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Weather Watching Holidays

By: Dr Gareth Evans - Updated: 7 Oct 2010 | comments*Discuss
Weather Storms Tornadoes Canada Tofino

Long before any of the current discussions of climate change the weather has always fascinated us. From wondering if we were going to get soaked, to marvelling at the many moods of nature, weather watching has an enduring appeal, not to mention a special place in the British psyche – after all, there are few topics that complete strangers can talk about in such total safety!

While brave – or perhaps foolhardy – souls have pursued tornadoes across the flat landscapes of middle America for years, more recently new holidays have sprung up offering the chance to experience nature in the raw, without having to sacrifice too much of 21st Century comfort. Today’s weather watchers really can have the best of both worlds – enjoying the rugged lure of the wild, without having to risk life and limb to do it.

Storm Watching

Storms have captivated and terrified us – in roughly equal proportions – since the dawn of time. It is hard to watch the fury of one without sparing a thought for our cave-dwelling forbears and how they must have felt, facing the flashes and bangs of nature’s pyrotechnics. Despite the advances of our knowledge and the passage of time, there is something deeply elemental about the whole experience – and few things are quite so effective at reminding us of our place in the whole scheme of things.

A number of opportunities await the avid storm-watcher, ranging from the British coasts to venues much further a-field.

Tofino, on the far west coast of Canada, is one of the most well-known of the far-flung destinations for storm watching, with a season which runs from November to March. A number of hotels in the area offer storm-watching breaks, though the Wickaninnish Inn, perched on a rocky promontory on Chesterman Beach – one of the most secluded and tempestuous sandy stretches along the north Pacific coast – was probably the first. The area also offers the chance to see Grey Whales, porpoises, wolves and black bears, making it an ideal spot for the eco-tourist even on the few occasions when the weather refuses to turn bad!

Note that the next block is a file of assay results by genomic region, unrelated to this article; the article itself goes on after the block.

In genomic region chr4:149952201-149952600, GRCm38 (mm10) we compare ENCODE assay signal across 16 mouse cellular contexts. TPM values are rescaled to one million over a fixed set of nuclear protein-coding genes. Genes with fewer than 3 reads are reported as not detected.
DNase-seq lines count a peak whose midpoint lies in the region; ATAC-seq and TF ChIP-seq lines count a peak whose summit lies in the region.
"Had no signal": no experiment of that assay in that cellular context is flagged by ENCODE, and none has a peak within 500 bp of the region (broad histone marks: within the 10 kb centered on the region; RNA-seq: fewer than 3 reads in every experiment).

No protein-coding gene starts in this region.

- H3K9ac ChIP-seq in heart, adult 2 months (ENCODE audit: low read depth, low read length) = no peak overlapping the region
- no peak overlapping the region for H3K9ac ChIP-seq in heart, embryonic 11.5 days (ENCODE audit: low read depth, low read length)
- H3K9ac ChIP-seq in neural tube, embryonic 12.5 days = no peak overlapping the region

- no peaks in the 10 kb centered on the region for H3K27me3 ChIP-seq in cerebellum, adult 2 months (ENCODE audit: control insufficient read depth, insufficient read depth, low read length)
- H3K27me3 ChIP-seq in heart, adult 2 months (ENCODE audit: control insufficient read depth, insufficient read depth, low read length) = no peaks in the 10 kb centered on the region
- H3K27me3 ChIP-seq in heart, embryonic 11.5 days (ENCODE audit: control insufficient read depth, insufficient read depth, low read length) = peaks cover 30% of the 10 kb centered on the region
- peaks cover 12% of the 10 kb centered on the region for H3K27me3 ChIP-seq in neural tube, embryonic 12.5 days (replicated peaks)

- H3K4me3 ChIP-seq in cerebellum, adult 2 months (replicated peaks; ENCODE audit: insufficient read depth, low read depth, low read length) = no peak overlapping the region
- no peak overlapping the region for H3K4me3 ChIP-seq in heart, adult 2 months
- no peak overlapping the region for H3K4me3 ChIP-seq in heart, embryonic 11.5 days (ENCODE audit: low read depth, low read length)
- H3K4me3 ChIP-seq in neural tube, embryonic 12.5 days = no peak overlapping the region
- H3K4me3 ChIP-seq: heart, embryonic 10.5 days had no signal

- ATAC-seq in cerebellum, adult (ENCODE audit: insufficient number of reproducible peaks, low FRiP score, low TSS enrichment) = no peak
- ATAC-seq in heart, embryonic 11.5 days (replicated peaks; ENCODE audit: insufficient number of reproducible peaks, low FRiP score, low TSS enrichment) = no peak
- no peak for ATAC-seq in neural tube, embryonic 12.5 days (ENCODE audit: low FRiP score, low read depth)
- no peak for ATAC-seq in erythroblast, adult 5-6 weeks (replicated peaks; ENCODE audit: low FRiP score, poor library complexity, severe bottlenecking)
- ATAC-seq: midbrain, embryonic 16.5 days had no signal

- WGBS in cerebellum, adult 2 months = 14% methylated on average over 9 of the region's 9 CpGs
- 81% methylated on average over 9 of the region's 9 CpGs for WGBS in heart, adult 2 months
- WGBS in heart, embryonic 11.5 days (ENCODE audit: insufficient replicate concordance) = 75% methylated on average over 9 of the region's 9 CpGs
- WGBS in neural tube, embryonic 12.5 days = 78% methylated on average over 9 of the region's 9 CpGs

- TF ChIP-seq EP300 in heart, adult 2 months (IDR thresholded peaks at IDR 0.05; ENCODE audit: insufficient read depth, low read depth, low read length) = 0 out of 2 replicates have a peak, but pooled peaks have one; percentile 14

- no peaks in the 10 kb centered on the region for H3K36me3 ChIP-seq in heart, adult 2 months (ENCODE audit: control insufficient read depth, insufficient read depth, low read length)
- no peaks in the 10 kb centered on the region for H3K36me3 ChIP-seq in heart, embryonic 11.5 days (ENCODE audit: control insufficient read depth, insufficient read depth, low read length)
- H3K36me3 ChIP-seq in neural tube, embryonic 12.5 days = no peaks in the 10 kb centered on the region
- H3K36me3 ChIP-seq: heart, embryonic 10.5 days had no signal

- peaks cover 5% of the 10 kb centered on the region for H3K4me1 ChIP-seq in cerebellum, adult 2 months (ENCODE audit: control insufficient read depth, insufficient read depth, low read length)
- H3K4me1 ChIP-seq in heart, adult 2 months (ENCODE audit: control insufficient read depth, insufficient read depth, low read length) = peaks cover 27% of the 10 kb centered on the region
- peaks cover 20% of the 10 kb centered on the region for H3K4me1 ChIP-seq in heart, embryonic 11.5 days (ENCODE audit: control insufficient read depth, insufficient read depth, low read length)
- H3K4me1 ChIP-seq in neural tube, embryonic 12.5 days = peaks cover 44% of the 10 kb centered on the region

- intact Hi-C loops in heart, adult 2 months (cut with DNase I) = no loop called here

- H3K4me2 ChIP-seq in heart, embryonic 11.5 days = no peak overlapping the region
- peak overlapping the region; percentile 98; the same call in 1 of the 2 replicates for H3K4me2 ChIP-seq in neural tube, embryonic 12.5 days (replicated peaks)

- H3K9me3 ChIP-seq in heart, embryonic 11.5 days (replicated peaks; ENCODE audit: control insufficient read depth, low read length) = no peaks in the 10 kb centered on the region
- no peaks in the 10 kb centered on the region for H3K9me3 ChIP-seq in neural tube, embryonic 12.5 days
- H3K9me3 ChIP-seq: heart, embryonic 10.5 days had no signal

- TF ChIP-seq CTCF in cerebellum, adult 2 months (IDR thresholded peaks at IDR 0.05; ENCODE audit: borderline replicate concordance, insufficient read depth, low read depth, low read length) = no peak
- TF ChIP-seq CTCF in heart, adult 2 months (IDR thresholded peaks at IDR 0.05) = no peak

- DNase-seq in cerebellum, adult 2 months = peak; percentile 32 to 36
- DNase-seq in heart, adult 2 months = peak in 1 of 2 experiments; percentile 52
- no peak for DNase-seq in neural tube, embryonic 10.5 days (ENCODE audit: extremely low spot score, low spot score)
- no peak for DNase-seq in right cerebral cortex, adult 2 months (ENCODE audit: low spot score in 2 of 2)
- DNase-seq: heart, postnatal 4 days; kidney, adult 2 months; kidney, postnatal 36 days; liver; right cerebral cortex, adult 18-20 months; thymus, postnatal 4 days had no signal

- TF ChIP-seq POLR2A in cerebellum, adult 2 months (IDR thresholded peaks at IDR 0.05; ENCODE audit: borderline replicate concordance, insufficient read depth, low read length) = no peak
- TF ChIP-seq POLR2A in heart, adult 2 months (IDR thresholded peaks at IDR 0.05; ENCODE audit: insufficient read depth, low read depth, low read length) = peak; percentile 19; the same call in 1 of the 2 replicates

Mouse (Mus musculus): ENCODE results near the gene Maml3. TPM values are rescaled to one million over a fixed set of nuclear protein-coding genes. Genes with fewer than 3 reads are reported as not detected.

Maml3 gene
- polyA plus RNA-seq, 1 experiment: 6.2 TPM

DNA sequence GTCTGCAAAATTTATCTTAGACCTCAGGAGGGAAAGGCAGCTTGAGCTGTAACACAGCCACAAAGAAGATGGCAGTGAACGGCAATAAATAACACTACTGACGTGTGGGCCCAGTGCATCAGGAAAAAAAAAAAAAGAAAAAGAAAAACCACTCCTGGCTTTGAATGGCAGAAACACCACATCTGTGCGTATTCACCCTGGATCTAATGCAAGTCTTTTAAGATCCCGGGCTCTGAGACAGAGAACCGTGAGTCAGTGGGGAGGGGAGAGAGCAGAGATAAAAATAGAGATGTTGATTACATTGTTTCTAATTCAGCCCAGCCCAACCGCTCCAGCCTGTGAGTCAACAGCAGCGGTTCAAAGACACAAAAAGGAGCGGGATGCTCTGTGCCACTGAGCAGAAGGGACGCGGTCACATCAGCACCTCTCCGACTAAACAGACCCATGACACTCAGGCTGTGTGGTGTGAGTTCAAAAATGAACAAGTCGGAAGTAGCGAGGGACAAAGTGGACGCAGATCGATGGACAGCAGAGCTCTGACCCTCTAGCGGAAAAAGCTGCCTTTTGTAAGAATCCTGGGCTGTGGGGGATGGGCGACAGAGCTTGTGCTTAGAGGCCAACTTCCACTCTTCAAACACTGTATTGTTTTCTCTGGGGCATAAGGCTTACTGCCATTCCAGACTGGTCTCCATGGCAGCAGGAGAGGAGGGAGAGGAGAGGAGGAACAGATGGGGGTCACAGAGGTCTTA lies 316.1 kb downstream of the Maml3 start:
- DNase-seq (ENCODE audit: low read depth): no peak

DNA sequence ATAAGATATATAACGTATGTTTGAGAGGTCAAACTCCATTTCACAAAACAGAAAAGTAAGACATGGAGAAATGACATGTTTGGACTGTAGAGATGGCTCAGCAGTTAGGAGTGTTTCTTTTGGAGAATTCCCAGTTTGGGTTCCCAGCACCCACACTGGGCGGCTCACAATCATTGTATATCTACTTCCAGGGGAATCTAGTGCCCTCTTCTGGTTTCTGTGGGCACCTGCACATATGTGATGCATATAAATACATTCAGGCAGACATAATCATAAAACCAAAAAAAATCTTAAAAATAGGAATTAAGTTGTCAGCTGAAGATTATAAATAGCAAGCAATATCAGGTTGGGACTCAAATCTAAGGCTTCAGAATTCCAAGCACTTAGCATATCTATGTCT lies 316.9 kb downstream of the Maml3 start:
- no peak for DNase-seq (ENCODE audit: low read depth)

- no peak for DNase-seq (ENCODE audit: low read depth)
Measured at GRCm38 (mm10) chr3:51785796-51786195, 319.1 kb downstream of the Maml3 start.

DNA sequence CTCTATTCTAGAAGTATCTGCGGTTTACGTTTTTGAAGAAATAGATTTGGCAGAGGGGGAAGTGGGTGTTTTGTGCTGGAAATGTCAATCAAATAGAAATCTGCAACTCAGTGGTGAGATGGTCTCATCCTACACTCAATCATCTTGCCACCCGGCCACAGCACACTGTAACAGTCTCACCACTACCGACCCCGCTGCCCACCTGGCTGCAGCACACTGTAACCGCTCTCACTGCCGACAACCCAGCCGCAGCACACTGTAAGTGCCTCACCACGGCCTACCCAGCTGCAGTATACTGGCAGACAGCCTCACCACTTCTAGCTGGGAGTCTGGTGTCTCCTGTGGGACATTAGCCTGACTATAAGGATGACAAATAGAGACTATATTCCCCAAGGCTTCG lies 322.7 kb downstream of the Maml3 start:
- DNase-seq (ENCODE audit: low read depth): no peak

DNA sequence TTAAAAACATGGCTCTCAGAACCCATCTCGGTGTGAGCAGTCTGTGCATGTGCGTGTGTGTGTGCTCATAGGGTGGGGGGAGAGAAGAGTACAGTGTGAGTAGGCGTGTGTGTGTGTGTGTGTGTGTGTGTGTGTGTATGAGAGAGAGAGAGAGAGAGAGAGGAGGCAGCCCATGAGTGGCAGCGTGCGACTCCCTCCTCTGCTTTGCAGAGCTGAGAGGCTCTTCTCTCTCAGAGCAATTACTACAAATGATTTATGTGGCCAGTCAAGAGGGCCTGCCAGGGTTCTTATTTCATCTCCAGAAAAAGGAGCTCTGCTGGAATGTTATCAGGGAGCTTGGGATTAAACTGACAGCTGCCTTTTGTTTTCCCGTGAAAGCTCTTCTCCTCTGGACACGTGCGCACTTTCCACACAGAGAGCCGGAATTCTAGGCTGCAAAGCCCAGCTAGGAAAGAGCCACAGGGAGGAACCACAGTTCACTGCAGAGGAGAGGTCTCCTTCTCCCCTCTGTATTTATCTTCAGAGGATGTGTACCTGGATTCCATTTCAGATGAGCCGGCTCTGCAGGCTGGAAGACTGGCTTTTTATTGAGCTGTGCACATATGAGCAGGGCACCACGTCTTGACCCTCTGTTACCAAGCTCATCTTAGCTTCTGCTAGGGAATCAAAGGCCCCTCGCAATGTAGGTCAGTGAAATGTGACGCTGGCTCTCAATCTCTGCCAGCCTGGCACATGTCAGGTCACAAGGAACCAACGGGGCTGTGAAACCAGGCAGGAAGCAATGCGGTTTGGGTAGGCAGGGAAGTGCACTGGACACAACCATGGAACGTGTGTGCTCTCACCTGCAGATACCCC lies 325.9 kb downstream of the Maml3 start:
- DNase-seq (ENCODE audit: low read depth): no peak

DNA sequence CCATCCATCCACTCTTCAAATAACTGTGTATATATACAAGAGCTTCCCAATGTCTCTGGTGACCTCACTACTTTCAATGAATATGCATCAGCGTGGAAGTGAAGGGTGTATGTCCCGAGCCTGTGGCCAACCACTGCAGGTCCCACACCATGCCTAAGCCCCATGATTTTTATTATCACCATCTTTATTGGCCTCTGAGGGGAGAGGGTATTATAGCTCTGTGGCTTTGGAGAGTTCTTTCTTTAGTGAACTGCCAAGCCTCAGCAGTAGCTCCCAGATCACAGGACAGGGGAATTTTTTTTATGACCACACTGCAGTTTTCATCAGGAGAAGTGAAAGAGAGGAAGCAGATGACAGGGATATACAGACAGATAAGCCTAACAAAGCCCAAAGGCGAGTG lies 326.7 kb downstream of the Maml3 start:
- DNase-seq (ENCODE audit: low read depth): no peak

While Tofino’s weather systems enjoy an unequalled reputation in storm-hunting circles, a number of other resorts can also provide a similar weather-watching rush – particularly if you time your visit wisely. Staying on the Pacific coast, Mendocino – 50 miles north of San Fransisco can let you share in some spectacular winter storms, while Quirpon Island in Newfoundland can provide storms a-plenty, as well as views of migrating whales and icebergs when the weather gets better.

If snow storms are more your thing, Vermont’s Inn at the Round Barn Farm can offer you more than 20 feet a year, while for the traditionalist tornado-chaser, Oklahoma’s “Tornado Alley” is definitely the place to be. Specialist companies such as Silver Lining Tours offer holidays which are virtually guaranteed to find you that elusive twister – with hotel stop-overs and fully equipped vehicles thrown in.

Nearer to home, Brittany has some of the highest tides on earth – which can lead to some dramatic storms, especially during autumn and early winter, while Britain itself hosts some spectacular weather-watching opportunities. Newquay’s Headland Hotel, for example, on Cornwall’s rugged Atlantic coast runs storm-watching weekend-breaks, while perhaps the most recent entrant to UK storm-watching lies far to the north – on Scotland’s Moray Firth. The coastline around Banff – an hour or so north of Aberdeen – offers some of the most wild weather of mainland Britain. Here winds driven across the North Sea from the Arctic make first landfall with severe gales common-place and violent storms a routine winter feature – often accompanied by gusts well into hurricane-force. The Banff Springs Hotel, enjoying a commanding view over the bay, makes an ideal base – and conveniently located for Speyside and the whisky trail, there is plenty to see and do even when the sun shines.

There is something about a storm – the raw power of nature – that leaves us truly in awe, though few of us regularly chose to experience them. However, for those that do, the opportunities are growing; once the almost exclusive preserve of the tornado-chaser, storm-watching is rapidly becoming mainstream, with a growing number of venues seeking to cater for the avid weather tourist. Whether you chose to stay close to home or travel further a-field, there is little shortage of chances to remind yourself of just how wild the weather can really be.

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